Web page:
7 Byte multiplication 7 It follows that if P (X ) is irreducible, then Z 2 [X ] mod P (X ) is a field. And since every polynomial in this field s congruent to a unique polynomial of degree less than n deg P ( X ), every element of this field is congruent to a polynomial of the form b n 1 X n 1 +b n 2 X n 2 + +b 1 X +b 0 where the b i ±1. Clearly, then, this field contains exactly 2 n elements. It is for this reason that we give it the label GF (2 n ). By selecting an irreducible polynomial of degree 8, like P (X ) X 8 + X 4 + X 3 + X +1 (how do you check that it is irreducible?), we obtain the field GF (2 8 ). We use this field to represent the set of all 8-bit bytes via the association b 7 X 7 +b 6 X 6 + +b 1 X +b 0 b 7 b 6 b 1 b 0 (that is, the powers of X act as placeholders for the bits). Observe that addition of polynomials corresponds to bitwise XOR of the bytes. What does multiplication of elements of GF (2 8 ) correspond to in byte form?

8 Byte multiplication 8 Multiplication of X with the polynomial B(X ) b 7 X 7 +b 6 X 6 + +b 1 X +b 0 simply adds 1 to each of the exponents in B(X ) if b 7 0, so if the leftmost bit is 0, it has the effect of shifting the bits of b 7 b 6 b 1 b 0 to the left one place, dropping the bit b 7, and attaching 0 as the new rightmost bit. But when b 7 1, then X B(X ) X ( X 7 +b 6 X 6 + +b 1 X +b 0 ) X 8 +b 6 X 7 + +b 1 X 2 +b 0 X P (X ) + X 8 +b 6 X 7 + +b 1 X 2 +b 0 X and since X 8 appears twice in the last expression, this term cancels out. This has the effect of shifting the bits of b 7 b 6 b 1 b 0 to the left one place, dropping the bit b 7, attaching a 0 as the rightmost bit, then computing an XOR with Multiplication of an arbitrary polynomial A( X ) in GF (2 8 ) with B(X ) can then be accomplished by muliplying B(X ) by those of 1, X,, X 7 corresponding to each successive nonzero term in A( X ), then summing the results. In byte form, this corresponds to repeated application of the above steps and a final XOR of the results.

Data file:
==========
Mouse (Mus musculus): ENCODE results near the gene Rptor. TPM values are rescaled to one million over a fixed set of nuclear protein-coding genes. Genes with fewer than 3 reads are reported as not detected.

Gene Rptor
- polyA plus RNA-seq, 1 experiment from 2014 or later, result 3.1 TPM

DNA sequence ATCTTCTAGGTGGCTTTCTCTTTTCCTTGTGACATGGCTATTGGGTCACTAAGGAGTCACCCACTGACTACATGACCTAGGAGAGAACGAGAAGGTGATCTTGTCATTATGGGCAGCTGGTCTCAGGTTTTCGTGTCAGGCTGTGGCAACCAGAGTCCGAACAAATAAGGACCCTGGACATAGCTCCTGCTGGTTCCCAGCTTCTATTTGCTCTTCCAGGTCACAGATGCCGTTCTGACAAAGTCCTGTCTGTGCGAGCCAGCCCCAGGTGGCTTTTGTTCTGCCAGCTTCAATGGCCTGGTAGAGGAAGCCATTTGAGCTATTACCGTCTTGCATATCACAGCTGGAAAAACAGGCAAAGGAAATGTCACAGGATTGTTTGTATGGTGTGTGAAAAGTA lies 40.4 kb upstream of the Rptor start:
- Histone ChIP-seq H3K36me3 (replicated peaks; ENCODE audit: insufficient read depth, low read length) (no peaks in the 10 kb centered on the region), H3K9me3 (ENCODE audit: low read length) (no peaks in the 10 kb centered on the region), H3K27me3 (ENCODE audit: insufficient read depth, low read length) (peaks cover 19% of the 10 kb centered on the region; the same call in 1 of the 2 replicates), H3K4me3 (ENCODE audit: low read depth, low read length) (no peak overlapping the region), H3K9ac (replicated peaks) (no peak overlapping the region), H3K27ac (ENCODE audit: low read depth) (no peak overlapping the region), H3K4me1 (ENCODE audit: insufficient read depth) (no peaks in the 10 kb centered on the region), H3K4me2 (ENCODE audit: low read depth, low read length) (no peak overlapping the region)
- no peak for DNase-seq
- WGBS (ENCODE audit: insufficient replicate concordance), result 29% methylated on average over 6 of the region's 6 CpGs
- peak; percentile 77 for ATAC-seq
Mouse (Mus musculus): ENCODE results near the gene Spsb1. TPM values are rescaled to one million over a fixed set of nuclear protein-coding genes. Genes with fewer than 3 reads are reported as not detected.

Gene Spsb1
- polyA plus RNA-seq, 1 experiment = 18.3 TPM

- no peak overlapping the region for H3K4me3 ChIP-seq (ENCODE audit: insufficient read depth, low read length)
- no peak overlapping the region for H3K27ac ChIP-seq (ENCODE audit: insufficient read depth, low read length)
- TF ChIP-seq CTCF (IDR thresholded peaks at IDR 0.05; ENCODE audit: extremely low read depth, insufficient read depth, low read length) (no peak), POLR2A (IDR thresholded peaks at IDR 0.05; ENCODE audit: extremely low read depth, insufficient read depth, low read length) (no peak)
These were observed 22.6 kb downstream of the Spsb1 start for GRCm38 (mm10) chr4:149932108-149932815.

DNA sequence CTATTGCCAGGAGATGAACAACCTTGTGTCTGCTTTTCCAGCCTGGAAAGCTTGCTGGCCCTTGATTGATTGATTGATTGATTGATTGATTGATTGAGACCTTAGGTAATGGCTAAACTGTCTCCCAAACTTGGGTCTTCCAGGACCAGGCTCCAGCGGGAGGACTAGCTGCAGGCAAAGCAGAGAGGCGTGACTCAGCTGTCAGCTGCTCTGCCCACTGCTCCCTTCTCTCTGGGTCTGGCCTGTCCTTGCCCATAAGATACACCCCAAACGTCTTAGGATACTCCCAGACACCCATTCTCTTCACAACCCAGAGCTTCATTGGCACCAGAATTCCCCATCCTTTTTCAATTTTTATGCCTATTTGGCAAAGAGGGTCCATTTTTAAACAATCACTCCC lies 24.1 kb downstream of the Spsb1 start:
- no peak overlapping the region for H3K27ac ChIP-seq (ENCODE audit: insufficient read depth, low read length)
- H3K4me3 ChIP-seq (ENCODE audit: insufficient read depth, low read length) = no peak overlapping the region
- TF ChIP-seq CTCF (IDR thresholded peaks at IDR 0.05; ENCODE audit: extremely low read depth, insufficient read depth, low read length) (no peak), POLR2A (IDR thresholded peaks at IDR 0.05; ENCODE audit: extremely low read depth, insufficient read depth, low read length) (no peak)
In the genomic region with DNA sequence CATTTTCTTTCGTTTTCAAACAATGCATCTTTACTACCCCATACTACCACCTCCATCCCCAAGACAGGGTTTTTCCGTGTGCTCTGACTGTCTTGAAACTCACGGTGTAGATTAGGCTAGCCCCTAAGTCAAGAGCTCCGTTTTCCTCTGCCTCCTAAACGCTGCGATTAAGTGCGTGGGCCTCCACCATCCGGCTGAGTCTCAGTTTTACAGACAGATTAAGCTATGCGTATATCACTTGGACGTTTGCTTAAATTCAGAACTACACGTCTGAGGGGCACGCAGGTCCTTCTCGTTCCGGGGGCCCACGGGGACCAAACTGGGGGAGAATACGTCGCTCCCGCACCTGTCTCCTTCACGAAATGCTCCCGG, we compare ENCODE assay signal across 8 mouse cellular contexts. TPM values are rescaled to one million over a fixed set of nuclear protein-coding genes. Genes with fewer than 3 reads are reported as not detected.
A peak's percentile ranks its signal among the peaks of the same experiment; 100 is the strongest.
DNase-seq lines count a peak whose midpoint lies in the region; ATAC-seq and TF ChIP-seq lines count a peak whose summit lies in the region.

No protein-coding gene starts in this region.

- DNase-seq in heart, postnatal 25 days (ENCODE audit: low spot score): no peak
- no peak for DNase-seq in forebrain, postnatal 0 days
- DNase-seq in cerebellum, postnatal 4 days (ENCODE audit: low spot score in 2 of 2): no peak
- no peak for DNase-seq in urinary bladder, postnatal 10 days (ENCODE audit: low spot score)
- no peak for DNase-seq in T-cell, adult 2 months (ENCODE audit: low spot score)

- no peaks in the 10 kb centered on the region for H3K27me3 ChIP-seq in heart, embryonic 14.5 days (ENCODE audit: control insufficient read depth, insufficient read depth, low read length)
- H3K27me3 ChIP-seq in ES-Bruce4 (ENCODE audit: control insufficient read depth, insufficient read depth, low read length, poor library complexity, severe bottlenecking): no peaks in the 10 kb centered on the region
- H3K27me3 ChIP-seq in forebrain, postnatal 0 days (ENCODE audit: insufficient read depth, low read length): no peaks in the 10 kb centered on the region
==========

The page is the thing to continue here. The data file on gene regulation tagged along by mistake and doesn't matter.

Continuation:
9 Byte multiplication 9 For instance, to multiply the bytes A and B , we recognize that A corresponds to the polynomial X 7 + X 6 + X 4 and B to X 5 + X 4 + X 2 + X +1, so we multiply B(X ) by X successively four, six, and seven times, then sum the results: B AB